Memorial dedicated to New London icon
By Roger Pitt
“That’s putting the cart before the horse.”
I can hear those words as Sig stopped at the End Stool during one of his daily inspections of New London.
Sig died Oct. 27, 2013 at 98.
Sigurd Krostue was an icon, entwined in virtually every aspect of New London after he and his first wife, Virginia, adopted it as their home in 1946 after serving 1944-45 as a captain with the 127th Bomb Wing, 490th Burma Bridge Busters in China, India and Burma. He retired in 1952 with the rank of Major in the U.S. Air Force Reserves.
Sig became a New London Lions Club member shortly after establishing his law practice in the city.
“He was our oldest member and the club wanted to recognize him,” said Dave Rusch, who joined the club in about 1960.
The Sigurd Krostue memorial will be dedicated at a ceremony 6 p.m. Aug. 10 at its site at the northwest corner of the Pearl Street Bridge. There will be no unveiling because there is no way to hide a work in progress being etched in stone with hammer and chisel in a huge rock on site.
It also needed county and state approval to use the site.
Sig liked things in order – “horse before the cart” – but believed more in a satisfactory outcome.
Rusch, Roger Steingraber and Bill Krejcarek routinely meet Fridays and the memorial project was on their agenda – a word Sig often used to describe his daily schedule.
Sig was Rusch’s attorney when he became a partner in the funeral home and furniture business.
“We had a meeting in his office to go over the agreement,” Rusch said. “It was on the second floor of Pichelmeyer’s Drug store and it was torture going up those steps.
“There must have been 30 steps and they were steep … almost like going up a ladder. I think Sig lived so long because of climbing those steps.”
Steingraber cited Sig’s affinity for the young of New London. “He often talked to my daughter Molly, asking if her dad had bought her a car. He would tell her ‘you would look good in a red convertible.’”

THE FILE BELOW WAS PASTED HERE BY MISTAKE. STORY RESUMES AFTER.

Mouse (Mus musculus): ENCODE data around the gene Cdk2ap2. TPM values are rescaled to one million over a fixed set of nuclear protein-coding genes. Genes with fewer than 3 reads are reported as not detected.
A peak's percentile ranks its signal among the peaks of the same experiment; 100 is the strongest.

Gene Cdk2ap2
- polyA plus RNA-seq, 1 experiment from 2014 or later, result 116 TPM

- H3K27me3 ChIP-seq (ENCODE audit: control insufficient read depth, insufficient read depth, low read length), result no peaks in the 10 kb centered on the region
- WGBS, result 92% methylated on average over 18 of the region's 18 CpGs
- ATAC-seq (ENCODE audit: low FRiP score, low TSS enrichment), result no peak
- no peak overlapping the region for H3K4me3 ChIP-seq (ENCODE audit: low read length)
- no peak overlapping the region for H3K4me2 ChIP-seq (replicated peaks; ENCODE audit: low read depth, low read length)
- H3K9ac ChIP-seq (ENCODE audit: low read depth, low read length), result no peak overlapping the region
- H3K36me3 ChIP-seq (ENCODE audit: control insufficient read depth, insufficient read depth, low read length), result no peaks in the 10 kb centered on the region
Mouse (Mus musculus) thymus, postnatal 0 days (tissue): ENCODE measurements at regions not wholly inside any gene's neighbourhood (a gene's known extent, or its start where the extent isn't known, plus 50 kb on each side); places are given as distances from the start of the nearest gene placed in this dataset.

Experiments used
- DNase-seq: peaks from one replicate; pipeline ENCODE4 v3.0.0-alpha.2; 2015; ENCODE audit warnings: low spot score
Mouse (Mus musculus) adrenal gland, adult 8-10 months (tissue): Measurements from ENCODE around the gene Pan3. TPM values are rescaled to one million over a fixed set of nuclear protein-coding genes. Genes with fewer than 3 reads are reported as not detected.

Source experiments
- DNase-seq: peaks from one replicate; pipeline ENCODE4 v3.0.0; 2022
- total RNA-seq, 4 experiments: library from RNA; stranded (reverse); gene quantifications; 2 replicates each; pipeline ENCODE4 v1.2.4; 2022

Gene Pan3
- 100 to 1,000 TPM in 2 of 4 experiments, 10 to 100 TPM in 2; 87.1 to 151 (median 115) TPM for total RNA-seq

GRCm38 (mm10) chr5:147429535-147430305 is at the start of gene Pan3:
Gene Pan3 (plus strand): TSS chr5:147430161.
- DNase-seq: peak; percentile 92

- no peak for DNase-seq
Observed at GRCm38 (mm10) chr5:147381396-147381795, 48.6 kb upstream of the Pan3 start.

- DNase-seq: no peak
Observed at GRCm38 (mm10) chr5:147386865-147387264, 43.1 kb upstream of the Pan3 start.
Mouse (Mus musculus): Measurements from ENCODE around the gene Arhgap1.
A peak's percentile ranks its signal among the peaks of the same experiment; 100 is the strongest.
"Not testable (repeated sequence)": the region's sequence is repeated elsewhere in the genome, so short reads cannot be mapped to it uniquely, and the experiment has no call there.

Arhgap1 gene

Fred Zaug recalled Sig and his dad, Jerome, routinely engaged in arguing about politics or anything else. “They were good friends. They just liked to argue. The first Braves game I saw in 1956 was with Sig and his son Bob.”
If there was an example of an enigma, Sig would be on the poster.
Sig was often described as growly, gruff and difficult to approach. He was opinionated. He left little doubt where he stood on any issue, whether you liked the answer or not.
Sig was a public figure, never shirking a leadership role in public office, public service or the many organizations he belonged to. He put his heart and effort into anything he believed in.
He seldom missed an activity involving New London school students and was an avid Bulldog backer, being recognized as the No. 1 fan. He frequented boys league and softball games. He helped organize the Boys League as a member of the Lions.
He was an early supporter of renovating Hatten Stadium, currently in the third of four phases. A neighborhood park bears the family name.
He was a dedicated cheerleader for the virtues of New London.
Criticizing the city and activities fired the wrath of Sig, something that would stick with you.
Sig was active in the Legion and VFW. He had an affinity for those who served. He was on the Waupaca County Veterans Service Commission from 1979 to 1997.
He was New London City Attorney from 1948 to 1968.
Sig was elected Mayor in 1968 and served two terms at his volition. His years as city attorney, doing much of the groundwork on policies and regulations governing the city, enabled him to get things done.
He also left his mark on New London commerce. He was instrumental in creating New London Economic Development that helped establish local industry – including Curwood. In addition, he teamed with Dr. Herman Schmallenberg and Ed Wohlt in several ventures, including banking and communications.
Sig approached the End Stool one day carrying a brown bag containing a picture. He was overwhelmed and ecstatic that the New London girls, “made a special effort to pose with him following the championship basketball game” in Madison.
A brown paper bag wouldn’t hold the memorial rock, but I know Sig would be proud and ecstatic about that recognition.